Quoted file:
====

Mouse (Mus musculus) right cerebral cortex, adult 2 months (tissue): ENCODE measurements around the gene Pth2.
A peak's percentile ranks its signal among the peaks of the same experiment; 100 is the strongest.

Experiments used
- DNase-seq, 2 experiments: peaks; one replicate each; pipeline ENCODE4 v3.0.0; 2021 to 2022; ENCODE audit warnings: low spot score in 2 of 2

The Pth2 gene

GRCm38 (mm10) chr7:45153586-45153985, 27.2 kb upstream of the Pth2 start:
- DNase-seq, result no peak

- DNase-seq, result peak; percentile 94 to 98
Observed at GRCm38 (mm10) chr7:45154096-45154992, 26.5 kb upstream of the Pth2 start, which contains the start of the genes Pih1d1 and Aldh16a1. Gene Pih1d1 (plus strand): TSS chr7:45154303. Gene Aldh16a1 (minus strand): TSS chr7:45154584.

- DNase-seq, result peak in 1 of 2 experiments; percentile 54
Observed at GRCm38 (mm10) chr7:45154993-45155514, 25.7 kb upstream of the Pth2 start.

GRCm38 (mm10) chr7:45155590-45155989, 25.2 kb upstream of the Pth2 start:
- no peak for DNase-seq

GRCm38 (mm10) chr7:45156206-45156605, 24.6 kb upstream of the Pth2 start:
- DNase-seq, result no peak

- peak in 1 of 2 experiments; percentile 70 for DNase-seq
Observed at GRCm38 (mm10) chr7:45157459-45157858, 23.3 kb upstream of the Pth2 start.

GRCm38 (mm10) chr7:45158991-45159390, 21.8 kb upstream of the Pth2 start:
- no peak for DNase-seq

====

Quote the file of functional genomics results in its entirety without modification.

Mouse (Mus musculus) right cerebral cortex, adult 2 months (tissue): ENCODE measurements around the gene Pth2.
A peak's percentile ranks its signal among the peaks of the same experiment; 100 is the strongest.

Experiments used
- DNase-seq, 2 experiments: peaks; one replicate each; pipeline ENCODE4 v3.0.0; 2021 to 2022; ENCODE audit warnings: low spot score in 2 of 2

The Pth2 gene

GRCm38 (mm10) chr7:45153586-45153985, 27.2 kb upstream of the Pth2 start:
- DNase-seq, result no peak

- DNase-seq, result peak; percentile 94 to 98
Observed at GRCm38 (mm10) chr7:45154096-45154992, 26.5 kb upstream of the Pth2 start, which contains the start of the genes Pih1d1 and Aldh16a1. Gene Pih1d1 (plus strand): TSS chr7:45154303. Gene Aldh16a1 (minus strand): TSS chr7:45154584.

- DNase-seq, result peak in 1 of 2 experiments; percentile 54
Observed at GRCm38 (mm10) chr7:45154993-45155514, 25.7 kb upstream of the Pth2 start.

GRCm38 (mm10) chr7:45155590-45155989, 25.2 kb upstream of the Pth2 start:
- no peak for DNase-seq

GRCm38 (mm10) chr7:45156206-45156605, 24.6 kb upstream of the Pth2 start:
- DNase-seq, result no peak

- peak in 1 of 2 experiments; percentile 70 for DNase-seq
Observed at GRCm38 (mm10) chr7:45157459-45157858, 23.3 kb upstream of the Pth2 start.

GRCm38 (mm10) chr7:45158991-45159390, 21.8 kb upstream of the Pth2 start:
- no peak for DNase-seq